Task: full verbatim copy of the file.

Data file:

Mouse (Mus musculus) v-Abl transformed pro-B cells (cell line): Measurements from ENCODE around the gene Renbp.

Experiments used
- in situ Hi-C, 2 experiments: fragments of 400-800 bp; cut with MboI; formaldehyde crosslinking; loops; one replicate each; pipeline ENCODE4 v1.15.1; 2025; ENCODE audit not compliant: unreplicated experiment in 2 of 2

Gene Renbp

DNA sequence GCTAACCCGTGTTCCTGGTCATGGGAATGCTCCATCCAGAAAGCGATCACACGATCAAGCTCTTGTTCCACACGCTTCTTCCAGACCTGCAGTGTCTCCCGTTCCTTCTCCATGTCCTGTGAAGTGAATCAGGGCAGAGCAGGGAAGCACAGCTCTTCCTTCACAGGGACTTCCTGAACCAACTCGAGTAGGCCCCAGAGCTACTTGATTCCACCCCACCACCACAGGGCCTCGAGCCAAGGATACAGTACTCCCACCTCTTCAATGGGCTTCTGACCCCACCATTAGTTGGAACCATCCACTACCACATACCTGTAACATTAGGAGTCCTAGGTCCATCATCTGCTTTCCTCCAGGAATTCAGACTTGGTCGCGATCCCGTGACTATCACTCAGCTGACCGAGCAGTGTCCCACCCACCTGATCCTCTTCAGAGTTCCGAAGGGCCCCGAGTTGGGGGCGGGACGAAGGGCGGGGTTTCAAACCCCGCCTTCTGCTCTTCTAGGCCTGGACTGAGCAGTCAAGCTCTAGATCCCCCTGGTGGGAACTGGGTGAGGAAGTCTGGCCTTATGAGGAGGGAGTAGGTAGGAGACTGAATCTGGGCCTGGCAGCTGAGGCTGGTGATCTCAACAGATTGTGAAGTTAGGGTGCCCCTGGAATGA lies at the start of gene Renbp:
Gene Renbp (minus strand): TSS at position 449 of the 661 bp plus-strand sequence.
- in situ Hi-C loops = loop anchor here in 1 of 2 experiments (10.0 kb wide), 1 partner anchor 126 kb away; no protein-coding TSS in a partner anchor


Mouse (Mus musculus) v-Abl transformed pro-B cells (cell line): Measurements from ENCODE around the gene Renbp.

Experiments used
- in situ Hi-C, 2 experiments: fragments of 400-800 bp; cut with MboI; formaldehyde crosslinking; loops; one replicate each; pipeline ENCODE4 v1.15.1; 2025; ENCODE audit not compliant: unreplicated experiment in 2 of 2

Gene Renbp

DNA sequence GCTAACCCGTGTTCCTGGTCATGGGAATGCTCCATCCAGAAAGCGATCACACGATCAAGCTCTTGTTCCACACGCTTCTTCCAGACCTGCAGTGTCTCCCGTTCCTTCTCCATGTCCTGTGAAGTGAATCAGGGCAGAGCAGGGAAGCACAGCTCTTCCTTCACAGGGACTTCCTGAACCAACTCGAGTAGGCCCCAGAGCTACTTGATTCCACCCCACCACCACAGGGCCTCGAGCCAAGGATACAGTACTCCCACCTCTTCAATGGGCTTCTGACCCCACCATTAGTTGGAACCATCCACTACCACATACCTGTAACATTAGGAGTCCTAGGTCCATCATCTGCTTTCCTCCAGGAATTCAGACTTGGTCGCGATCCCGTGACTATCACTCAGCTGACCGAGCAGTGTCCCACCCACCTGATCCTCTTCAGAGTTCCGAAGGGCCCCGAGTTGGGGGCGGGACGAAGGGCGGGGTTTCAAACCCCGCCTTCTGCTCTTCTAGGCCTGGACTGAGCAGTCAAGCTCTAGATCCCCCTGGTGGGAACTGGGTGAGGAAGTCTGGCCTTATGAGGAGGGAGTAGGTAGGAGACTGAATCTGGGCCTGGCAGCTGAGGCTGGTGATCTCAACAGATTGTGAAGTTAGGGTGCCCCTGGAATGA lies at the start of gene Renbp:
Gene Renbp (minus strand): TSS at position 449 of the 661 bp plus-strand sequence.
- in situ Hi-C loops = loop anchor here in 1 of 2 experiments (10.0 kb wide), 1 partner anchor 126 kb away; no protein-coding TSS in a partner anchor